© New Zealand Broadcasting School 2024

Hororata Glow Festival delivers a successful evening of balloons and joy

Layla Bailey-McDowell
Declan O'Connell
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Buster the Bulldog lights up alongside other hot air balloons at the beginning of the performance.  Sam Clark

The Hororata Glow festival was a massive hit, selling out a week before the big day and attracting around 11 thousand people.

Taking place on the Northern-edge of the Canterbury Plains, hot air balloons from all over the country glowed and performed in unison to an amazing soundtrack.

The bi-annual festival was organised entirely by the Hororata community trust, with a massive support from Ballooning Canterbury. It was a volunteer-run event with a team of 130 people who had been working behind the scenes for two whole years to bring this incredible event to light.

According to Cindy Driscoll, the trusts Executive Director the volunteers, sponsors, and funders played a pivotal role in keeping ticket prices low and allowing free entry for children under 16. This was of huge importance to both her and the community, and is something they aspire to continue with this event in the future.

But it wasn't just about the festival itself. The entire Hororata community came together to host the balloonists and their families who traveled from afar. They went all out, providing breakfast and dinner for about 50 people every day which Driscoll said was huge.

This year, the festival was fortunate to host a special guest called Buster the Bulldog, an international balloon all the way from the UK that was most definitely a fan favourite. Driscoll said there was a huge amount of interest from the kids and adults alike, and they were excited to have him glow among the crew this year.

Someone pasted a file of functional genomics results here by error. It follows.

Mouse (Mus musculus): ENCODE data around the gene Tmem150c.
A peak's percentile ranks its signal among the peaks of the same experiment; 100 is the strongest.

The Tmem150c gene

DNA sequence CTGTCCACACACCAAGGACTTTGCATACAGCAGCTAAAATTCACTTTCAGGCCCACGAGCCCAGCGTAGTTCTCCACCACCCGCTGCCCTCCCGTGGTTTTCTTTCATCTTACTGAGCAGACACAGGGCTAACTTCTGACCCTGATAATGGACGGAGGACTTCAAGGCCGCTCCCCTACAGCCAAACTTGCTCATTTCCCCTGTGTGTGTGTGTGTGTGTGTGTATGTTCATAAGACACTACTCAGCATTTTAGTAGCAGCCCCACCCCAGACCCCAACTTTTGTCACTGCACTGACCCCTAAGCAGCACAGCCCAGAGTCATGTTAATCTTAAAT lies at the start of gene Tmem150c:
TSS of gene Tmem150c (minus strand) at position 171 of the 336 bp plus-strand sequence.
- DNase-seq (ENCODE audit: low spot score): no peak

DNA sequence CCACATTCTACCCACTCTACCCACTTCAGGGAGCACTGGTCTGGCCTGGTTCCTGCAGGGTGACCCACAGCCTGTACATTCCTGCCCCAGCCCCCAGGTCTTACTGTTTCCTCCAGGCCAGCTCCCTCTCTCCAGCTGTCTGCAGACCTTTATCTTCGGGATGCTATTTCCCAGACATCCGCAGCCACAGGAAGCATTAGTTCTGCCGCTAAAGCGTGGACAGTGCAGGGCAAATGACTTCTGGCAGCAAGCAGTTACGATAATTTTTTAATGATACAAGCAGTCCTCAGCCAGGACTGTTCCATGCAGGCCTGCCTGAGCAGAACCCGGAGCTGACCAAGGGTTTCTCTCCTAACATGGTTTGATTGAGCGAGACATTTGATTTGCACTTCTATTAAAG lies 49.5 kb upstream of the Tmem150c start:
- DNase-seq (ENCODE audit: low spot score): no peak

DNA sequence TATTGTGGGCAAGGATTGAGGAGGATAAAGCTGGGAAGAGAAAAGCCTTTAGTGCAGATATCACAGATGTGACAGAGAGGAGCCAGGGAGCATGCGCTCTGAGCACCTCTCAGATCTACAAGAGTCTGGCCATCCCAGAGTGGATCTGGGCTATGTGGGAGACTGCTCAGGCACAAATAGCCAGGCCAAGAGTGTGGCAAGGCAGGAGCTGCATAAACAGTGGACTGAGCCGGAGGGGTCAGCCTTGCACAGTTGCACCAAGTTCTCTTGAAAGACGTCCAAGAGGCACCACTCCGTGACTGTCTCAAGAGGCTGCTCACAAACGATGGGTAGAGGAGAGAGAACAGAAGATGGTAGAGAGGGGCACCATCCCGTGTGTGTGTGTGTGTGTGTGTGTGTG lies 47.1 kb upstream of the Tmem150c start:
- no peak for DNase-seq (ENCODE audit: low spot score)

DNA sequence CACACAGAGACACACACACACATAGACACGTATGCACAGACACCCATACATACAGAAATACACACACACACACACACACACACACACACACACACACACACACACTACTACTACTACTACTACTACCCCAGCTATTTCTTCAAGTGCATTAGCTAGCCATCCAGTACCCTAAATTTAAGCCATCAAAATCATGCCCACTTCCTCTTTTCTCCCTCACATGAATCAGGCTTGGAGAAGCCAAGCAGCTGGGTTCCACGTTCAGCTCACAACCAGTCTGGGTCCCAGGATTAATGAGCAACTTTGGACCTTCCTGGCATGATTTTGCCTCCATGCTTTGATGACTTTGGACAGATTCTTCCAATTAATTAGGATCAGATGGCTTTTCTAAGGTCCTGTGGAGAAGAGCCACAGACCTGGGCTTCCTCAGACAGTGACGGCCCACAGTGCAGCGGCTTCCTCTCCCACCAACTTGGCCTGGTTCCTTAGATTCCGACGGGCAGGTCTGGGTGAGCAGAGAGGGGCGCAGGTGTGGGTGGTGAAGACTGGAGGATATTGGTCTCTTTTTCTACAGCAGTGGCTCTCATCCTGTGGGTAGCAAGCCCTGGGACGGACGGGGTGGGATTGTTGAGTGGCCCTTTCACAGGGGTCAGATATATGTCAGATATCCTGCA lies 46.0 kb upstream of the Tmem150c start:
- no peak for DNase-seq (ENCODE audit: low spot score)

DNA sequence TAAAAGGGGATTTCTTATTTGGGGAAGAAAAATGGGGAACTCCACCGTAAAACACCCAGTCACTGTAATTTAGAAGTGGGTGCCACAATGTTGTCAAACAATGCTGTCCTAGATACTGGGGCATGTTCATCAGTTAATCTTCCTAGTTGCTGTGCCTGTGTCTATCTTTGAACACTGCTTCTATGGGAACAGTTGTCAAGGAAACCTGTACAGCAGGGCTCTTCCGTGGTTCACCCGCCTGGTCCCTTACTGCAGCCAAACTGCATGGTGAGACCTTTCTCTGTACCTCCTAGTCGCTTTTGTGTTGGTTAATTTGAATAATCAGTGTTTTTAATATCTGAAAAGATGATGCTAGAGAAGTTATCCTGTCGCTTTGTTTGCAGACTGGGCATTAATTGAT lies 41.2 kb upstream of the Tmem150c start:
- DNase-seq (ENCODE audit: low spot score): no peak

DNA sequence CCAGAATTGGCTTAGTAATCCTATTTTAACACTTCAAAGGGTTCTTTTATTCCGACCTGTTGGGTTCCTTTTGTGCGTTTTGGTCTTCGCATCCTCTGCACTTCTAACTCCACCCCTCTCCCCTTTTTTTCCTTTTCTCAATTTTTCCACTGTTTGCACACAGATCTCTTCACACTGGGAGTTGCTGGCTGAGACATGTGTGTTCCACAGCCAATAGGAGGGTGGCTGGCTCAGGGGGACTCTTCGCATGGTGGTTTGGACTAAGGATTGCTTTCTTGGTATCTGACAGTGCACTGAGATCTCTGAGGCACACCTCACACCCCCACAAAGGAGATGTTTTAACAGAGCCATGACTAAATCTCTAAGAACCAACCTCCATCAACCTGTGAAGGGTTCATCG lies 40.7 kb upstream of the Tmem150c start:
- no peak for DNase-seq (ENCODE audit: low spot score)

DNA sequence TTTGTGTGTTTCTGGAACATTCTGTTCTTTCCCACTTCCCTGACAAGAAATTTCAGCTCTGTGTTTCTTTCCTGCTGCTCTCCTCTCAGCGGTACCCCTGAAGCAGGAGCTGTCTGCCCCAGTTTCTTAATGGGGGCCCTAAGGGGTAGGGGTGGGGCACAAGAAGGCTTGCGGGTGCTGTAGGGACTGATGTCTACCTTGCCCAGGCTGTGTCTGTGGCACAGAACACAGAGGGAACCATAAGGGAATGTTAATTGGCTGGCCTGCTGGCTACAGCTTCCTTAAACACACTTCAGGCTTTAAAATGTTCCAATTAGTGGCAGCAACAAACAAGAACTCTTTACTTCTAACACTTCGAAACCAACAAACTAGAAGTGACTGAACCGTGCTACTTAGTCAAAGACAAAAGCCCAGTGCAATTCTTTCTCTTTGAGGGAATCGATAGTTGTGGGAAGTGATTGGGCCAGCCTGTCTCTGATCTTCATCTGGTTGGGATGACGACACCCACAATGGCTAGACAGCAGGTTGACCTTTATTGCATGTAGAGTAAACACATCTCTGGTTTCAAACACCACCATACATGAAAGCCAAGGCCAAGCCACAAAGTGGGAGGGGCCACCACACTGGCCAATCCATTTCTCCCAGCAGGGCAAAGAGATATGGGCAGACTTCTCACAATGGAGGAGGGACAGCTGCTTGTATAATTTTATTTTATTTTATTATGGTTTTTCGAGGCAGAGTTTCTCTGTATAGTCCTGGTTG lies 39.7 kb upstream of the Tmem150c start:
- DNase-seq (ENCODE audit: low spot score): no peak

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Buster the Bulldog floating in the air Sam Clark & Layla McDowell

Of course, the highlight of the night for most was seeing the hot air balloons light up the sky. But getting there early to meet the pilots was another incredible experience the festival had to offer

Darryn Redshaw was one of the attending pilots from Waikato who has been flying for about 5 years. Coming from a family of balloonists and surrounded by them most most of his life, he took pride on keeping the tradition alive. He had two amazing balloons on display, one of them being the "crowd hopper," the only one of its kind flying in the whole country. The crowd hopper is a 31 thousand foot cubic balloon which Redshaw explained "you can fit 31,000 basketballs inside it” and flying it is “like flying a race car in the air”. In comparison with classic hot air balloons, the crowd hopper holds only one person with a singular seat which allows him to zip around a lot easier and faster.

Another North-Island pilot was John Snodgrass, who also travelled to south for this occasion. He's been flying for over 20 years and brought his bright 77,000 cubic feet balloon called "Wildfire" or sometimes called "Kitchen" along to this years festival. It turns out Snodgrass used the money he saved for a kitchen to buy the balloon, which he claimed was “much to his partner's disgust at the time”. However, they both had a blast during their stay at Hororata and put on an extraordinary show.

A perk of the balloon interactive area was that you could ask the pilots any question you would like. So when I asked them what they loved about flying, they shared a similar answer: the freedom and joy it brings, not just to them but to everyone who sees them up there.

Snodgrass said he loved the “peacefulness and freedom” and leaving all his worries behind as he took to the skies. And though flying involves a bit of noise from the burner and sometimes cold feet, it's still a serene experience.

Redshaw shared similar thoughts, which he stated flying was a rewarding experience and  “to see the smiles on peoples faces when we do this kind of stuff and the views are second to none. It's so slow, so peaceful, nothing like flying in an aeroplane at all.

And finally as the clock struck 6 pm, the moment everyone had been waiting for arrived. The 11,000 people in attendance watched in excitement as the balloons glowed and performed to a mix of popular tunes. From "Who Let the Dogs Out" to the Lion King's "Circle of Life’, the balloonists put on an absolutely mind-blowing show. Although Buster took a small nap towards the end, due to the wind picking up, the crowds of people's expectations were whole heartedly met. 

The next festival will take place in 2025, and is set to be another breathtaking night, so make sure to get in early before they sell out again.

Edited by Declan O'Connell and filmed by Sam Clark